A collection of books, periodicals, films and other materials on historic preservation subjects ranging from architecture styles to quilting designs has been donated to the University of Maryland by the National Trust for Historic Preservation. University officials said it is the most extensive collection of its kind in the country.
It is being cataloged in the library of The School of Architecture and will be open to the public starting July 1.
Included in the collection are more than 11,000 books, 500 periodicals, 60 boxes of reports, pamphlets, newsletters and brochures on 13,000 preservation-related topics, nearly 100 films, audio cassettes, 18,500 turn-of-the-century postcards of historic sites and microfiched newspaper articles.
In all, it adds up to "the Library of Congress of preservation," said William J. Murtagh, a preservationist and architect who teaches a class on historic preservation at the university. Murtagh, who once served as vice president of the National Trust and is a former keeper of the National Register of Historic Places, was instrumental in getting the collection to the university, officials said.
"We felt it would be in good hands at the University of Maryland," said Carl Nelson, spokesman for the National Trust.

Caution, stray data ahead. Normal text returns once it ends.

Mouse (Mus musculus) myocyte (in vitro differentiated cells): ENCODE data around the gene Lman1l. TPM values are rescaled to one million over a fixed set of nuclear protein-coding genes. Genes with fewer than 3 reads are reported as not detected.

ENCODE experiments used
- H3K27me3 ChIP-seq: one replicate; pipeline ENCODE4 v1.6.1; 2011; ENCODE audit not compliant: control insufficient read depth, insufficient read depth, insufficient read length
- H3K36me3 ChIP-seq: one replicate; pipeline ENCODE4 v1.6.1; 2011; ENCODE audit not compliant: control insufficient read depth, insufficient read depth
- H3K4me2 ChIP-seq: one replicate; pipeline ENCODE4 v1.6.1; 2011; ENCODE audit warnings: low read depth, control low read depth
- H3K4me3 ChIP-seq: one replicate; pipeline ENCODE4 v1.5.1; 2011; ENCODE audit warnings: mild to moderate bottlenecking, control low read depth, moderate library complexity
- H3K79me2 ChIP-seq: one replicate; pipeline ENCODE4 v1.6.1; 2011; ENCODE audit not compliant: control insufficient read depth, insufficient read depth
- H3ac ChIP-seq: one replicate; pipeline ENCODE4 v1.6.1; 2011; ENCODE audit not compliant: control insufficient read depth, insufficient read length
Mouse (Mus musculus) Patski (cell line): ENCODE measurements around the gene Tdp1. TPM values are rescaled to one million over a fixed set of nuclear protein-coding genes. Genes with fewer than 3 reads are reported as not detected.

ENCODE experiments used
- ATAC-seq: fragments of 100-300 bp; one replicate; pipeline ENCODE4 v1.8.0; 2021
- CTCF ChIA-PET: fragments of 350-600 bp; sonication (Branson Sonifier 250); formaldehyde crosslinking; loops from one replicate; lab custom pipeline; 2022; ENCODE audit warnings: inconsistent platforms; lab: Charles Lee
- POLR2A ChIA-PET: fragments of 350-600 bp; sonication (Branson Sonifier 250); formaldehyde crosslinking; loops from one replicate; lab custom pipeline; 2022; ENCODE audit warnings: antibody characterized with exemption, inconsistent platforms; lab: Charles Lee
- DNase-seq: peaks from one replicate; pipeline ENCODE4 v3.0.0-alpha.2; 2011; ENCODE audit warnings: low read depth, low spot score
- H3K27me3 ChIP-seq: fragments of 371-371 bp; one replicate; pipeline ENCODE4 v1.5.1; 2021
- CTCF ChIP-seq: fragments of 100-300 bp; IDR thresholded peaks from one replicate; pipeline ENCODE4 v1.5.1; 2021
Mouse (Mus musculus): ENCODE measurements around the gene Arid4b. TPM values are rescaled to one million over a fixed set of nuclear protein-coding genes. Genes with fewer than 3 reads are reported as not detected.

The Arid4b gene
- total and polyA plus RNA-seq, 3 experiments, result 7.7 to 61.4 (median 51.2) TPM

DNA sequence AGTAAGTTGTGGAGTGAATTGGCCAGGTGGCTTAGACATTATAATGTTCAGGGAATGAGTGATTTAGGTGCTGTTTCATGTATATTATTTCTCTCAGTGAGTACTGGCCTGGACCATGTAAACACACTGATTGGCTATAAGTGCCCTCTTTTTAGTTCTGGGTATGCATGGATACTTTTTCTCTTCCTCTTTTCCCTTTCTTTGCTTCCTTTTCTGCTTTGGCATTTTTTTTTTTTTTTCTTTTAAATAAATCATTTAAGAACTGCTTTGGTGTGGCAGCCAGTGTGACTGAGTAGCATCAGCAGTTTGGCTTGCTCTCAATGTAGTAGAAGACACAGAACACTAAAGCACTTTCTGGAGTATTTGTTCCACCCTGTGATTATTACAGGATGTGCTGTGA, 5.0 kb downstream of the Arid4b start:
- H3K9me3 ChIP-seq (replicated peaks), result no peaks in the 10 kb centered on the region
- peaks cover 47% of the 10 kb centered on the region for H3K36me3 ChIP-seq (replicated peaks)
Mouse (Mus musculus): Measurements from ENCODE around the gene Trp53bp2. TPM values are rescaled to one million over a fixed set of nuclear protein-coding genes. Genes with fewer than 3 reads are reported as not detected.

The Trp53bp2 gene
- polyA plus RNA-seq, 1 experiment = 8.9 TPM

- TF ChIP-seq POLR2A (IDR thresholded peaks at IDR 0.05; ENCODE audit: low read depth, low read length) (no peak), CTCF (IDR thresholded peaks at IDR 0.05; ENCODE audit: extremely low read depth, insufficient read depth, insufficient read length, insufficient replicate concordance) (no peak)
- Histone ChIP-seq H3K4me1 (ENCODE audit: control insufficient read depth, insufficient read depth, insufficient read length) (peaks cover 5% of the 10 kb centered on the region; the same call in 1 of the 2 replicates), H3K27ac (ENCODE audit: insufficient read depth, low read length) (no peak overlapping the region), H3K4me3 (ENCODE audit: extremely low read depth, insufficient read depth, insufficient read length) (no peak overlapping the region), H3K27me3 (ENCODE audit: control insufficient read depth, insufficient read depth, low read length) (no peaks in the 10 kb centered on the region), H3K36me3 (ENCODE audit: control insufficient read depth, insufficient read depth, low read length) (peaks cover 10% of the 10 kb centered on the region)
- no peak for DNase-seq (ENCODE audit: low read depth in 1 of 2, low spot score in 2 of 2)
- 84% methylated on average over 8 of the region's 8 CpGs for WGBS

"The university can put financial and organizational support behind expanding the collection that the National Trust could not," Nelson said, citing the university's plan to log the collection in its computerized library catalog system as an example.
A computer terminal with access to the university's library catalog system will be installed at the National Trust's headquarters at 18th Street and Massachusetts Avenue NW.
Students and the general public will have access to the collection, but only trust members will be able to borrow materials from it.
A proposal is currently awaiting approval from university officials to offer a "certificate in historic preservation" to graduates and undergraduates majoring in architecture, anthropology/archeology, geography, history or American studies. The students would be eligible to do extra course work toward the certificate.